Spotlight: Coach's son learns from the best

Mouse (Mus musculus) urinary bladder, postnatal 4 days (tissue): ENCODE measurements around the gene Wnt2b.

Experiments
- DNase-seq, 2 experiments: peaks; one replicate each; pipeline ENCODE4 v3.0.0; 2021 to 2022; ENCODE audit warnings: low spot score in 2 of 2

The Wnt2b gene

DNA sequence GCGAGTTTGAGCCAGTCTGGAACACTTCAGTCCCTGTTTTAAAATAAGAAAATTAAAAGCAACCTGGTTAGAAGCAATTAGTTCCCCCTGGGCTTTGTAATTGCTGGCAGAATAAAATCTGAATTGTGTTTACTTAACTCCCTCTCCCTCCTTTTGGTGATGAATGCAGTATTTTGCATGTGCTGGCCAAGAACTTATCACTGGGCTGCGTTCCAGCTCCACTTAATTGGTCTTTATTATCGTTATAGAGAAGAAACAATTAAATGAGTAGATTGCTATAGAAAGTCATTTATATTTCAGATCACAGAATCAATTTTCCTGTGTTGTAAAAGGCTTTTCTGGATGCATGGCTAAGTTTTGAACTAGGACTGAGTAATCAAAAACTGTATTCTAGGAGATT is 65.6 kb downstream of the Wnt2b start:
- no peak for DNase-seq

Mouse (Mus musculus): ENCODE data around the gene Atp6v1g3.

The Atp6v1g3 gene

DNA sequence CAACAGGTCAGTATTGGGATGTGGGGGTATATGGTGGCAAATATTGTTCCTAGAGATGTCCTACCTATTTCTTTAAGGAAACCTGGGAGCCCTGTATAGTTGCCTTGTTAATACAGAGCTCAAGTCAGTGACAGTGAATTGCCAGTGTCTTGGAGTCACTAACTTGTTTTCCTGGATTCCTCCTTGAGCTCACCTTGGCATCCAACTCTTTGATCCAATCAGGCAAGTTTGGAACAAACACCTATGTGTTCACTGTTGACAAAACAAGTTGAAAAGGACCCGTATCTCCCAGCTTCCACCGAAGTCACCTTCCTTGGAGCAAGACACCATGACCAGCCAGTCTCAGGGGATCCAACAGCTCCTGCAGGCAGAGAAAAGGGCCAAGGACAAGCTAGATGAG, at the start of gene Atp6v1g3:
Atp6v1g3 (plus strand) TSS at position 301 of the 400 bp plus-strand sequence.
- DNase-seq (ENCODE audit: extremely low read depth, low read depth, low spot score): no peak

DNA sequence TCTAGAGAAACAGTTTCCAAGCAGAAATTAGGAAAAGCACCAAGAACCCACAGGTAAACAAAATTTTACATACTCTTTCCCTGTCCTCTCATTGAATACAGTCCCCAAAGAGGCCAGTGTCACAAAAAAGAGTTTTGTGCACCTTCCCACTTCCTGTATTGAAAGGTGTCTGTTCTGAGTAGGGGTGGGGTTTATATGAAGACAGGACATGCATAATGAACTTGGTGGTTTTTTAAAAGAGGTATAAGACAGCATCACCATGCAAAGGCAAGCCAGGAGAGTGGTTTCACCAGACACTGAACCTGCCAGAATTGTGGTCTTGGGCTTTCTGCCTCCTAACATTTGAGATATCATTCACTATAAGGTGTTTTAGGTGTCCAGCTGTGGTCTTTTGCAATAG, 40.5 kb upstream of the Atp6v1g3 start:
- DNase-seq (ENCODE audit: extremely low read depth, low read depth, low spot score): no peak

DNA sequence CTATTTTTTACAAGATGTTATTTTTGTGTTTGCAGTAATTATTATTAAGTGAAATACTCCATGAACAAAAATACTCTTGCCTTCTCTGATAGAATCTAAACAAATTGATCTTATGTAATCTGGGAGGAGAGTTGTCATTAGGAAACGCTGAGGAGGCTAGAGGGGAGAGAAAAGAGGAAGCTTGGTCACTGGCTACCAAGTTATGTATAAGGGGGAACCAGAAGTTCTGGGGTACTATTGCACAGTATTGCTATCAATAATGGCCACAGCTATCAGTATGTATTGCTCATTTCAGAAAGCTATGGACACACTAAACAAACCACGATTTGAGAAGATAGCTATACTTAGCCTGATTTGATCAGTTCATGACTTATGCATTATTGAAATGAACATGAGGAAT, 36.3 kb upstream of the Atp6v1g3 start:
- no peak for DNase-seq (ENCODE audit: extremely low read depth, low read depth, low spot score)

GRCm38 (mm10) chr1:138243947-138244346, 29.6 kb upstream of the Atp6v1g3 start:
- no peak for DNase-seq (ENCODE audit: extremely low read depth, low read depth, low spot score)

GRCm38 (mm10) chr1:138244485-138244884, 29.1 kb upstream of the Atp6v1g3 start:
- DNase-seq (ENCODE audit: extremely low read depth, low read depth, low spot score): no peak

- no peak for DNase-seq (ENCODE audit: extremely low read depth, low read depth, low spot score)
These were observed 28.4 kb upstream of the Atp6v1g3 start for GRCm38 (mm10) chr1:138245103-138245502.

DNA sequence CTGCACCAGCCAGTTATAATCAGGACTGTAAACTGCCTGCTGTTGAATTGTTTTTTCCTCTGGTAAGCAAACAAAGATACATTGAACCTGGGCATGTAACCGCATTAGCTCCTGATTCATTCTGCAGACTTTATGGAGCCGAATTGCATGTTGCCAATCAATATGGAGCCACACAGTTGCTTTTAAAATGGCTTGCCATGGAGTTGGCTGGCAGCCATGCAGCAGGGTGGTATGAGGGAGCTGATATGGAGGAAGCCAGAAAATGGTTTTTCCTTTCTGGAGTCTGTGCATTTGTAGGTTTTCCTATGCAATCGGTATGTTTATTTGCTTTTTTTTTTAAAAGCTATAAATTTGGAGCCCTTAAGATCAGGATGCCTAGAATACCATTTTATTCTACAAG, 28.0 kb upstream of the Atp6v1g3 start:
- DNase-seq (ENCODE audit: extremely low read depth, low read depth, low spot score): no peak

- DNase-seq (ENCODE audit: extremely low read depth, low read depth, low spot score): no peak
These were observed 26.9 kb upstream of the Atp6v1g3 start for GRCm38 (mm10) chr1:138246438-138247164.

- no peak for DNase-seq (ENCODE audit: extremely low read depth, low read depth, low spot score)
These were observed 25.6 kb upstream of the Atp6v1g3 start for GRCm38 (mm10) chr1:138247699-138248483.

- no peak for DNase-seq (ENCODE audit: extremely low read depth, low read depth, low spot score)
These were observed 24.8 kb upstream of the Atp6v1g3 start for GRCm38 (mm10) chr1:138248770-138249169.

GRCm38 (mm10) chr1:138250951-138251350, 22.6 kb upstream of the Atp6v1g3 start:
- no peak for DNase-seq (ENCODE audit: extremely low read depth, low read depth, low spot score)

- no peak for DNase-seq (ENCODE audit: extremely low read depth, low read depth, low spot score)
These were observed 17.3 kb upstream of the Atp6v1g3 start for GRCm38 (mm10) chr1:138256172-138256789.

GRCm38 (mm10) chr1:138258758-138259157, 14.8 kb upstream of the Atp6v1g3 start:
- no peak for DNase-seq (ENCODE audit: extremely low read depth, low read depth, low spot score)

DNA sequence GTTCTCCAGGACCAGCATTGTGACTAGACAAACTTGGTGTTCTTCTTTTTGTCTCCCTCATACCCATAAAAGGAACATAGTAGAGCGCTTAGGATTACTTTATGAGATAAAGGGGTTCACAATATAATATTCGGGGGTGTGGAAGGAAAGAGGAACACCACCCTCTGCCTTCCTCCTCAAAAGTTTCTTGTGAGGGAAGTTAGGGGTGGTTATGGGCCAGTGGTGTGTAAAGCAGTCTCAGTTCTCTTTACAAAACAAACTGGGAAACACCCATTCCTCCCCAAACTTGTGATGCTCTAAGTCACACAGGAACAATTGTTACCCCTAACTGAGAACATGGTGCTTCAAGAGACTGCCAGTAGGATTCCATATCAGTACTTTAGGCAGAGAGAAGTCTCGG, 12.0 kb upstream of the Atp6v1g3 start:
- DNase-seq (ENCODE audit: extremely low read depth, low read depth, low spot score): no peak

If you're the coach's son, you're often on the end of unwarranted criticism and constant scrutiny. That's because it's easy to render criticism to the ones you love most. But, when you're the son of an NFL coach, it's an entire different ball game. Junior wide receiver Austin Roberts of Carmel (Ind.) High School is the son of Alfredo Roberts, the tight ends coach for the Indianapolis Colts. Roberts holds offers from some of the nation's premier football programs, including Alabama, Florida, and Ohio State. But, just hanging around his dad on a Sunday, Austin gains perspective on what it means to truly be considered one of the best. "Austin gets to be one of the better players on his team at Carmel, and that's good for his confidence, but then he comes out to our practices and sees Reggie Wayne and Dwayne Allen practice, and he realizes, ‘Hey, I'm not that good, yet,'" Alfredo Roberts said. "I have to remember too that I can't expect Austin, who is 17-years old, to be as good as these guys that I coach who are at least 22-years old. Austin wants to hear it, though. He wants to hear the good and the bad about what he's doing on the field." Before coaching the Colts, Roberts held the same position at Tampa Bay. However, after a Buccaneers' 4-12 record in 2011, Roberts knew it was going to be time for a change. "Austin and [twin brother] Avery came to me, and they said, ‘We know we what we've got to do, Dad,'" Roberts said. "That was big. I was searching for a way to tell them about this move and a way to make it work, and they made it easier for me." Roberts said throughout the entire process, his family was his foremost priority. "I know I've got a job to do and this is a tough business, but it's not all about me," he said. "I want to make sure my boys are in the best place to grow as young men. That was always the first thing in my mind." In the short time that he's been at Carmel, Austin's more than made the most of it. "Austin's been here less than a year, but he's adjusted really well," Alfredo Roberts said. "He welcomed change when it would have been easy not to. He was coming off of a state championship at Plant (Tampa, Fla.), and he was seeing a lot of minutes as a sophomore. When he got to Carmel, they started playing him at outside wide receiver, when he was used to slot and tight end, and that's been a real learning process for him." Moving to a new school in a new state can be a difficult thing to do, but Austin has made the transition seem easy. "Austin is unique in a lot of ways," Kevin Wright, head coach of Carmel, said. "He's a great student and he's one of the nicer kids you'll ever meet. He has easily acclimated himself into our school and on our football team. We have over 4,500 kids at Carmel, and he fits in great. On the field, he welcomed the challenge of switching from inside receiver to being our outside guy. We run a high tempo, no-huddle offense, and he's had to get used to that as well." Austin's popularity among college coaches is partially a product of his versatility when it comes to playing different positions. The 6-foot-2, 205-pound wide receiver prefers playing slot, but he excels in other places on the field as well. "Austin has a really high ceiling," Wright said. "He's 6-foot-2, still growing, and already has a 40-inch vertical jump. It's too early to tell if he'll end up at tight end, but he could project as an H-back. He blocks very well. He's deceptively fast and can still put on a lot of weight." Though football may often be the topic of discussion at the dinner table, school work is certainly not overlooked in the Roberts' household. "My wife likes sports, but she's always been about academics," Roberts said. "Our family isn't defined by the game. I've kind of had to tell her that Austin needs a balance of football and academics because he can use football to get to a good college. He's lucky that he has the skill set to do so." Ironically, Austin's mom may the culprit of the young star's success. "Austin and my two other kids didn't get overwhelmed by me growing up," Roberts said. "Austin actually reminded me the other day that he really wanted to quit youth football mid-way through the season, and I was going to let him quit, but his mother wouldn't let him. It wasn't because she wanted him to play football, but she just didn't want him to quit something he had started." Roberts says he prefers to teach Austin the intangibles of football, rather than x and o specifics. "I help Austin when he asks me for it," Roberts said. "I know the game, so I will give him some pointers time to time, but I mostly teach him lessons about the game and about the integrity of the game. It's someone else's job to teach him how to run a route in practice. I would rather teach him discipline." When the subject switches to something that Austin is reaping many benefits of right now, recruiting, the coaching side of Roberts shines through, as he makes sure his son doesn't get complacent. "I try to stay out of the recruiting process," Roberts said. "Yeah, I went to Miami and I'm proud of the orange and green, but this is his journey. It's a blessing that he's getting so much attention from other schools. He's really appreciating the process. Every time he gets a new offer, I tell him he should go run two or three miles because someone thinks he's that great at something." As far as answering the nitty gritty questions his son has about recruiting, Roberts hands that duty off to one of his own players. "Things have changed so much since I was being recruited," he said. "Austin actually goes to (Colts' starting tight end) Dwayne Allen to talk about recruiting. Dwayne has been great for my sons. He calls me up on Friday nights and wants to come to their games. He's a role model for them." "I'll come to their house a lot and hang out and just play video games with them," Dwayne Allen said. "I'm not too much older than them, so I think we can relate to a lot of things. Austin and Avery are great kids." Allen was heavily recruited out of high school, and before choosing Clemson, he was all but pegged down as a Georgia guy. "I tell him to really think about what type of system is best for his playing style," Allen said. "I tell him to really look at what type of offensive system schools are running. That's so important. Austin might mature into a tight end, so I tell him to consider how tight ends are used. I've also talked to him about narrowing down his list, so he can enjoy his senior year and not have to answer so many phone calls. I told him to get it around three to five schools, so he can figure out official visits before the season starts." Austin says having Allen available to talk about recruiting is something that comes naturally, due to their already close relationship. "Dwayne and I have a lot in common," Austin said. "We argue over everything, we're like brothers. I've recently been relying on Dwayne a lot more for recruiting help." "Austin jokes with me that he can't go to Clemson because he can't fill my shoes," Allen said laughing. Not only do the Colts help Austin with recruiting, but during home games, he gets to be on the sidelines of Lucas Oil Stadium. "Austin helps us get pictures we need or get shots of the previous drive when he's on the sidelines," Roberts said. "The entire time he's on the sidelines, he's watching and soaking everything up. As a dad, I'm not too thrilled he gets to hear the unfiltered version of an NFL sideline, but he's learning a lot. He gets to see how we attack teams, hear what terminology we use, and just understand how we adopt our game plan as the game progresses." "I got to be in the locker room with those guys," Austin said. "It was tough in the beginning of the season with Chuck [Pagano] gone. But, after the Packers game, I knew there was going to be something special with this team." Colts' sidelines, Dwayne Allen as a mentor, and a family who keeps it all in perspective? Yeah… so maybe being a coach's son just isn't so bad after all.